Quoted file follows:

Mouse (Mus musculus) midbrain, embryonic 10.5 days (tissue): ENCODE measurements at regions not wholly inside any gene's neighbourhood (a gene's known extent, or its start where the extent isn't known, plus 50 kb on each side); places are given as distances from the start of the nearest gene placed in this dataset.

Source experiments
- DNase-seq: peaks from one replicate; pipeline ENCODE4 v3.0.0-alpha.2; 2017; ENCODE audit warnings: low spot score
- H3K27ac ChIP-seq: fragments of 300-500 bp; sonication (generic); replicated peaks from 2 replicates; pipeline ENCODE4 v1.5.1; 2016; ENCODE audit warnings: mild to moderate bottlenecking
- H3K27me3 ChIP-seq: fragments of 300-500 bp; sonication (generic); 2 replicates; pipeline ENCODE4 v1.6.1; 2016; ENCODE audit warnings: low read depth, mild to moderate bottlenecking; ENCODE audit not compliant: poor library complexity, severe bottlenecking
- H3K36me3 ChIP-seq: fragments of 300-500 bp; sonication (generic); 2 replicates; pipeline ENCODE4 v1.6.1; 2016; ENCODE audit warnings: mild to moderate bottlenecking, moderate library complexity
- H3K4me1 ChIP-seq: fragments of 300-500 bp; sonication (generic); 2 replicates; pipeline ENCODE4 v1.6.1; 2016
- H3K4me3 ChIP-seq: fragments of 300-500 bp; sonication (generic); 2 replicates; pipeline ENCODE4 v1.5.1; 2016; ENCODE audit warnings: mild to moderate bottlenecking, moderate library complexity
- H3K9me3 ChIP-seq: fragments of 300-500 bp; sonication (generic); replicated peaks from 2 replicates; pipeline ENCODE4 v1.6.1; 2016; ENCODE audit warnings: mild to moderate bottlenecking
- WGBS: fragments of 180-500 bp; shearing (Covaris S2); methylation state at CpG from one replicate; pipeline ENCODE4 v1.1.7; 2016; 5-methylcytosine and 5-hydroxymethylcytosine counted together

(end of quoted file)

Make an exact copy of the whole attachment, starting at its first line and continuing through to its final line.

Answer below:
Mouse (Mus musculus) midbrain, embryonic 10.5 days (tissue): ENCODE measurements at regions not wholly inside any gene's neighbourhood (a gene's known extent, or its start where the extent isn't known, plus 50 kb on each side); places are given as distances from the start of the nearest gene placed in this dataset.

Source experiments
- DNase-seq: peaks from one replicate; pipeline ENCODE4 v3.0.0-alpha.2; 2017; ENCODE audit warnings: low spot score
- H3K27ac ChIP-seq: fragments of 300-500 bp; sonication (generic); replicated peaks from 2 replicates; pipeline ENCODE4 v1.5.1; 2016; ENCODE audit warnings: mild to moderate bottlenecking
- H3K27me3 ChIP-seq: fragments of 300-500 bp; sonication (generic); 2 replicates; pipeline ENCODE4 v1.6.1; 2016; ENCODE audit warnings: low read depth, mild to moderate bottlenecking; ENCODE audit not compliant: poor library complexity, severe bottlenecking
- H3K36me3 ChIP-seq: fragments of 300-500 bp; sonication (generic); 2 replicates; pipeline ENCODE4 v1.6.1; 2016; ENCODE audit warnings: mild to moderate bottlenecking, moderate library complexity
- H3K4me1 ChIP-seq: fragments of 300-500 bp; sonication (generic); 2 replicates; pipeline ENCODE4 v1.6.1; 2016
- H3K4me3 ChIP-seq: fragments of 300-500 bp; sonication (generic); 2 replicates; pipeline ENCODE4 v1.5.1; 2016; ENCODE audit warnings: mild to moderate bottlenecking, moderate library complexity
- H3K9me3 ChIP-seq: fragments of 300-500 bp; sonication (generic); replicated peaks from 2 replicates; pipeline ENCODE4 v1.6.1; 2016; ENCODE audit warnings: mild to moderate bottlenecking
- WGBS: fragments of 180-500 bp; shearing (Covaris S2); methylation state at CpG from one replicate; pipeline ENCODE4 v1.1.7; 2016; 5-methylcytosine and 5-hydroxymethylcytosine counted together